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An Inter View With John Sinclair

An Inter View With John Sinclair image An Inter View With John Sinclair image An Inter View With John Sinclair image
Parent Issue
Day
5
Month
September
Year
1973
OCR Text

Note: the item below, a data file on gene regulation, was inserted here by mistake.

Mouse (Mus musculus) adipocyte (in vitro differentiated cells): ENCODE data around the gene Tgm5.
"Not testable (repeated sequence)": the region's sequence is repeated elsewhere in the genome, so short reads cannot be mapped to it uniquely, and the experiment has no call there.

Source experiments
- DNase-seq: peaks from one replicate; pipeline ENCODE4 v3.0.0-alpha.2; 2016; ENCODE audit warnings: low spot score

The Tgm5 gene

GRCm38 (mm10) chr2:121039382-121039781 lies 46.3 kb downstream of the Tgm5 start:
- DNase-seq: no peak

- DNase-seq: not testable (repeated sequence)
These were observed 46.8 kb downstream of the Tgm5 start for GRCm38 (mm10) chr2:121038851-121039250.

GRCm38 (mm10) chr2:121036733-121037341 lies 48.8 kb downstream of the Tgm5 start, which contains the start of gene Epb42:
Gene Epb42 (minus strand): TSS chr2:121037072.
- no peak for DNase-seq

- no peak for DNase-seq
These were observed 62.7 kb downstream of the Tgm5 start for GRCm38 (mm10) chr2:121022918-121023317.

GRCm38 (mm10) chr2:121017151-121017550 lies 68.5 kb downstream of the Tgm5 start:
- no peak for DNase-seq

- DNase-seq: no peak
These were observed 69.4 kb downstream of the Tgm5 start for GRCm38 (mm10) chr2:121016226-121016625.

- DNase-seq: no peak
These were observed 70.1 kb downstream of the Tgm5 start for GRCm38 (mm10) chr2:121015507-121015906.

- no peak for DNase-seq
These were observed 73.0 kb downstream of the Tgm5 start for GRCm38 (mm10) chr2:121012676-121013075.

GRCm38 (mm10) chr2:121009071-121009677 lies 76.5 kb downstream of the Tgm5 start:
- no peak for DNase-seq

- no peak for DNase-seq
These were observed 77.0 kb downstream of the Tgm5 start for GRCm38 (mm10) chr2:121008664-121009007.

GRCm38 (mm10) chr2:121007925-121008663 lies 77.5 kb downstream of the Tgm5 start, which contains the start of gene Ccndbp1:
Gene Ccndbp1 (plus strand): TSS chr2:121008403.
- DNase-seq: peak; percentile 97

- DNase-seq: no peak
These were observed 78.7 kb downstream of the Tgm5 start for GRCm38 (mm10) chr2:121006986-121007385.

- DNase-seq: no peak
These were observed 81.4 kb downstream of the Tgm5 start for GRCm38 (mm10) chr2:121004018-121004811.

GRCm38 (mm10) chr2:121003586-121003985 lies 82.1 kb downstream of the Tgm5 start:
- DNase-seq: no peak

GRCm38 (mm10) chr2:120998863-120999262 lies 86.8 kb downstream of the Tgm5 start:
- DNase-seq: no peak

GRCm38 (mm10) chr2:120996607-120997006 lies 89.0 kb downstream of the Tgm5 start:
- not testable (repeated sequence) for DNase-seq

SUN: You are one of the di rectors of the Rainbow Multi Media Corporation (RMM). Could you explain how RMM came about? JS: Well, as you probably know, I was involved for some time before I got locked up in 1969 in an organizaron called Trans-Love Energies, which was a jion-profit multi-media collective centered on band management (MC5, the Up, the Stooges during their earlier stages) and dedicated to providing full services to the bands so that they could control as many aspects of their productive work as possible. Trans-Love was also involved in concert production, publicity and promotional activity, graphics, the publication of the street-sheet Ann Arbor Sun and other literature and posters. In addition we did a lot of work for Russ Gibb. the Grande Ballroom and other of his projects, serving as consultants, publicists. what-have-you. During the Trans-Love period. (1967-69), we had a great deal of success with our approach - so much success that the state was forced to lock me up in order to cripple our effectiveness! This was because a major aspect of our activity was to provide a focus for the tremendous amount of energy and creativity in the Michigan rock and roll community - what we now cali the rainbow culture - and to relate this cultural activity to its economie and political underpinnings, if you will. We worked hard, not only to créate an exciting body of musiqand related artwork, but also to unify the scène and to try to steer it along its most positive lines. We were interested further in creating a company which would be just as together as straight pröfit-oriented organizations, which' could do work which was as good or better than the straight companies' work, but which would not opérate on the profit motive. This is where the non-profit thing comes in - we discovered that it wasn't the fact of being a Corporation which was bad or oppressive about established companies, but the fact that the corporations were organized to bring high profits to an individual or a group of individuals at the expense of both the workers and the consumers. In other words, the FORM of the corporation, the gathering together of individuals into a collective for more efficiënt production, was something we could as a people profitably use, but the CONTENT - the accumulation of profits for an individual or group of individuals to use for their own selfish pursuits - definitely had to be transformed into its opposite, which would be the accumulation of surplus capital for the people's eommon utility, you know what I mean? SUN: Yes--so the concept of non-profit, organized work began for you with Trans-Love. But Trans-Lowe was a po I i ti cal organization, wasn't it? JS: Well, the White Panther Party came out of Trans-Love when we began to realize that all our cultural activity took place in a political context which had to be dealt with specifically in a political way . For example, we were prepared to produce free music concerts in the parks on Sundays, but the city government and its pólice department were totally opposed to freeks being able to get together and get down to the music like that, so we had to organize ourselves politically in order even to bring off the free concerts we were committed to producing. After I was incarcerated the TransLove operation feil apart - the MC5 deserted us completely, the rest of the organization committed itself to trying to get me out of prison, and the problems of survival and struggle with the government prevented us from operating the way we had prior to my imprisonment. But I never ceased thinking about the operation all the time I was in the penitentiary, and when I got out my first concern was to start rebuilding and improving on the kind of organization we had developed with Trans-Love. See, the other thing about Trans-Love was that it operated in a strategically important arena ot struggle - the music industry - and it provided a way to intégrate cultural, economie and poiitical activity into a unified whole, under the dual banner of selfdetermination for our people and self-reliance on the energies, resources and skills of our own people. It provided an economie foundation for our existence as politieal organizers by returning the proeeeds from our ereative produetive activity to our own eommunity, and it also helped us créate a base of mass support for our ideas and programs among the thousands and thousands of our people who followed rock and roll music as a way of life. SUN: So what you're saying is that RMM represents a revival of the TransLove Energies concept? JS: Right, only on a mueh larger, much more effective seale, because our people have grown so much more numerous over the last five years, and their need for independent socialist economie development so much more intense. For this reason, an increasingly large part of our current organizational activity is designed to promote the concept of the non-profit worker eontrolled eollective or corporation as a model for alternative economie and social development, and we're trying to insert this concept not only in our own local environment, but also in the national musie industry eommunity as well, and not only as a concept, but as a real working alternative to the rest of the industry, which is strictly profit-oriented. See, everything has to keep coming back to the non-profit nature of RMM, because that's the basic organizing principie of our operation - we have set out not to make money as individuals, which would certainly be easy for us to do, but to créate and build up an effective organization which can contribute in as many ways as possible to the people's struggle for self-determination and freedom and to the development of the people's culture along its highest, most positive lines. That's what RMM is about first of all, everything else flows from that basic principie. RMM is an actual, real, working alternative organization which people can experience for themselves by seeing and participating in the living results of that form of organization - things like the Blues & Jazz Festival, the Community Parks Program, etc. SUN: How does RMM Work in actual practice? What s the internal structure and how does it differ from, say. Ford Motor Company or General Electric? JS: In the first place, as I said above, RMM is a non-profit, worker-con- trolled collective. No one 'owns' the company or its assets - we're all employees of the Rainbow Multi-Media Corporation, which is an indivisible entity in that no one owns any shares of stock and everything accrues to the corporation itself. The decision-making apparatus as it presently stands consists of a Board of Directors - Pete Andrews, Darlene Pond and myself - and a staff collective, made up of all the employees of RMM. We have board meetings once a week, where Pete and Darlene and myself discuss all the aspects of our operation, set organizational policy, make decisions on our daily course of operation, and generally deal with all the problems involved in carrying out our organizational work. Then we have staff meetings once a week, where we discuss the same matters with the entire working staff, get their input on each particular problem, criticize each other's work for the past week, talk about proposed new projects and what to do about them, etc. We're trying now to get everyone in the company to accept greater and greater responsibility for the overall work and direction of the organization, but people are generally accustomed to working in the opposite kind of situation, so we have a hard time getting that particular point across to everyone. People 'move up' in RMM by taking upon themselves increasing responsibilities for both the everyday work of the company and the long-range overall develop _ . - John Sinclair, Vice President of Rainbow Multi-Media and Chairman of the Rainbow People,s Party, grew up in a small town outside of Flint, Michigan, and became addicted to rock & roll as soon as it hit his ears. His career started as a disc jockey, spinning records as "Frantic John, Flint's youngest D.J." in 1958. Turned on to jazz while a student at Albion College, he's stayed close to the heart of the Motor City music scène ever since. John has been a beat poet, jazz musician, editor of jazz and poetry magazines and alternative newspapers, author, personal manager of Detroit's most powerful rock &roll bands and a community organizer. He, Leni Sinclair, poetfilm-maker Robin Eichele, and trumpeter Charles Moore founded the Detroit Artists' Workshop in 1964 and John, Leni and artist Gary Grimshaw started Trans-Love Energies in 1967. After taking on personal management of the MC5 and moving his base of operations to Ann Arbor in 1968, John was snatched away to serve 2'years in prison until legal and political battles caused the Michigan Supreme Court to uphold his contention that the Michigan marijuana laws were unconstitutional. While in prison, John wroteGuitar Army (a DouglasWorld book) and published Music & Politics (World, 1971) co-authored by Robert Levin. Soon after his release, John became immersed in what was to become Rainbow Multi-Media, co-producing the Ann Arbor Blues & Jazz Festival 1972, serving as personal manager for DETROIT, handling booking for the Community Park's Program and the Ann Arbor People's Ballroom, organizing countless benefits for community organizations, helping to organize the Michigan Marijuana Initiative, serving on the Board of Directors for Amorphia, Inc. and producing a weekly radio program, "Toke Time" on WNRZ-FM (no longer on the air). ment of RMM. It's a very difficult process, and we haven't been progressing as rapidly as we should've been, but now that we're in our new offices at 208 West Liberty Street and have all our people in one place, we're starting to make some headway. Up until the first of August the company was split into three separate operations, located at Pete's house, at the Rainbow House on Hill Street, and at the Rainbow Press offices behind the Blind Pig, and we were desperately struggling for survival as an organization, but now that we're all together in one office, we can begin to concéntrate on developing our internal structure the way we had always planned to do. SUN: How come it took RMM so long to get offices? Most businesses start out by renting office space and setting up shop... JS: Yeah, but that's precisely where you have to get back to ' the nature of RMM and the way it operates. See, we started with no capital whatsoever, just the energy of Pete and his staff - which consisted then of only Bill Belian and Sue Wyborski - and myself, and I was fresh out of two-and-a-half years in the penitentiary with no staffat all. We decided to créate the corporation in the spring of '72, after we had decided to try to get the Blues & Jazz Festival together, and our original projection was that we would have to support ourselves otherwise than through the company until the Festival was over, at which time we presumed we would have made enough to finance the company's first year of operation But then we actually took a $4000 loss on last year's Festival, and we had to borrow money from friends in order to continue what we had started. Until a month ago neither Pete nor myself had received any salary - we now get $75 a week - and Darlene actually works at another job so she can afford to support herself and continue to work on RMM. I'm supported financially by the Rainbow People's Party (RPP), while Pete has been supporting himself through his salary as producer of the UACDaystar concerts at the University. SUN: What exactly is the connection between RMM and the RPP? Is RMM control led by the RPP as some people seem to think? JS: No, not at all. RMM is made up of about 18 people, of whom only five are members of the RPP. That would be Frank Bach, Peggy Taube, Leni Sinclair, Sam Smith and myself. The other people are just brothers and sisters from the communitv like ourselves, who are not members of the RPP. Of the three Directors of the company, only one - myself - is a member of the RPP. SUN: Okay, what kind of work does RMM do, besides organizing the B&J festival? JS: Well, RMM is involved in band management, record production, concert production, graphics, printing, advertising, publicity, radio, video, and other mass communications media. We're a multi-media production company basically, with a standing commitment to putting our resources at the disposal of the community and its concerns as best we can. We promote what we consider to be the most positive aspects of our rainbow culture and are trying to créate an exemplary form of busness organization which can serve as a model to our people of how we can organize ourselves to take care of business for ourselves, using our own resources for our own people. SUN: What about the RPP? What is it and what does it do? JS: The RPP is a political collective - a collective of people off the streets who are into community organizing and share a common political analysis which has been laid out to a certain extent in my book, GUITAR ARMY. The RPP is really an organization of organizers whose job it is to help créate alternative organizations and organizational forms through which people can begin to control their lives and the life of their community. By alternative organizations, I mean things like the People's Produce Company, the People's Ballroom, Free Concerts, etc. The RPP now has only eleven members - for the record, they are Frank Bach, Peggy Taube, Kathy Kelley, David Sinclair, Leni Sinclair, Pun Plamondon, Genie Plamondon, Linda Ross, Sam Smith, Lori Melton and myself. The party is organized eeonomically, politically and culturally as a COMMUNE, in which each member has an equal commitment and share with every other member. SUN: How is the RPP work and house hold set up? JS: The work and the internal economy of the RPP proceed from the basic communal principie: 'from each according to their ability. to each according to their need,' with people's needs being determined by the dictates of their work rather than by some ad they saw on televisión last night, you know what I mean? I would say that the party's basic organizational principie is that any work which needs to be done, whether it's reproductive work -cooking. eleaning, caring for our collective's three children - or economie work, or creative work, all the work is equally important, because it's ALL necessary to our existence and development. If the dishes aren't washed or the food cooked, the everyday life of the organization grinds to a halt, if there is no money then we have no place to stay or food to eat, let alone the equipment and materials we need to do our other work with, if the political work isn't done, the economie and cultural work can't go on. Everything is a part of everything else , and all the elements are equally important or they simply wouldn't be there, right? Party members have no money of their own separate from that of the organization - each member receives pocket change, room, board and the money and materials needed to carry out their assignments. which are determined by the collective as a whole. In return we are expected to commit ourselves to the work of the RPP. The RPP house is at 1520 Hill Street, just west of Washtenaw, where we have been since we moved here from Detroit as Trans-Love Energies in 1968. We are buying our house and the one next door at 1510 Hill, which we were forced to do in 1971 when the owners tried to evict us. We took the advance I got for my book $5000 and borrowed some more money from friends to make a downpayment on the property, so now we make house payments instead of paying rent, and nobody can put us out that way. SUN: How does the RPP support itself? JS: In the first place, our communal organization minimizes our expenses and collectivizes all our income, so continued on page 16 s c 3 Tl . s ' 5' o 2 o T a I o oo 10 John Sinclair Interview Cont'd. continued from page 9 our expenses are much less than if we all lived separately as individuals. When people have jobs that pay money, like my job at RMM now does, that money goes into the collective account to be used to pay our collective bilis. Some people are engaged in primarily political work, which doesn't bring in any money at all, and their existence is secured by the money that comes in from people in economie work. For the past year and a half we have been supported through many of our friends in the community, who have lent us substantial sums of money to enable us to make the downpayment on our houses, bring them up to code and equip ourselves with the machinery we need to do our work. We've also borrowed money from friends to begin what we hope will be the answer to our financial problems - the Rainbow Trucking Company (RTC) operation, a nonprofit, manufacturing and distribution company which is staffed and administered primarily by RPP members. So RTC will hopefully provide the money to support us, and as it expands it will also be able to provide jobs for other sisters and brothers who need a way to support selves which integrates with their politica! views, as RTC does for us. SUN: How does Rainbow Trucking intégrate with your political viewt-would you explain that? JS: Well, for example, while Rainbow Trucking is now being developed primarily as our basis of economie support, our long-range goal is to develop it into an alternative distribution service which can be expanded to handle whatever products our people need to survive - food, clothing, information, cultural artifaets, tools, transportation, what-have-you. It already provides a means whereby we can produce goods- on a very small scale so far - and distribute them to the people we make them for, without relinquishing control over the process to an outside party. Also, the nature of our products reflects our political views and we are able to intégrate the products into our political and cultural work. We produce our own T-shirts, although we still have to buy the shirts from honkie manufacturers, and we can print on them anything that we or the people want. We make People's Ballroom shirts, No More Sleeping Pilis shirts, legalize marijuana shirts, etc. We also make pillows which we print with the same designs. And we make shirts promoting bands. We want to do more band shirts as soon as we can market them, because we believe that people should support the bands that help support them. Rainbow Trucking also distributes the SUN, as you know, some Michigan music publications, roach clips which are made by people in the community here, cigarette papers made by Amorphia, Blues & Jazz Festival albums, and we hope to develop a whole record distribution arm over the next few years. We have also just acquired all the copies of my book, GUITAR ARMY, from the publisher, who quit the book business right after the book came out. We bought all of them back from him and will be distributing the book ourselves through bow Trucking. The way we see it, the harder we work, the more control we obtain over the fruits of our labor, and the more closely we're able to intégrate our economie and productive life with our cultural and political concerns. That's our goal. (See Part II in next issue on: Gay liberation, sexism, future plans and more.)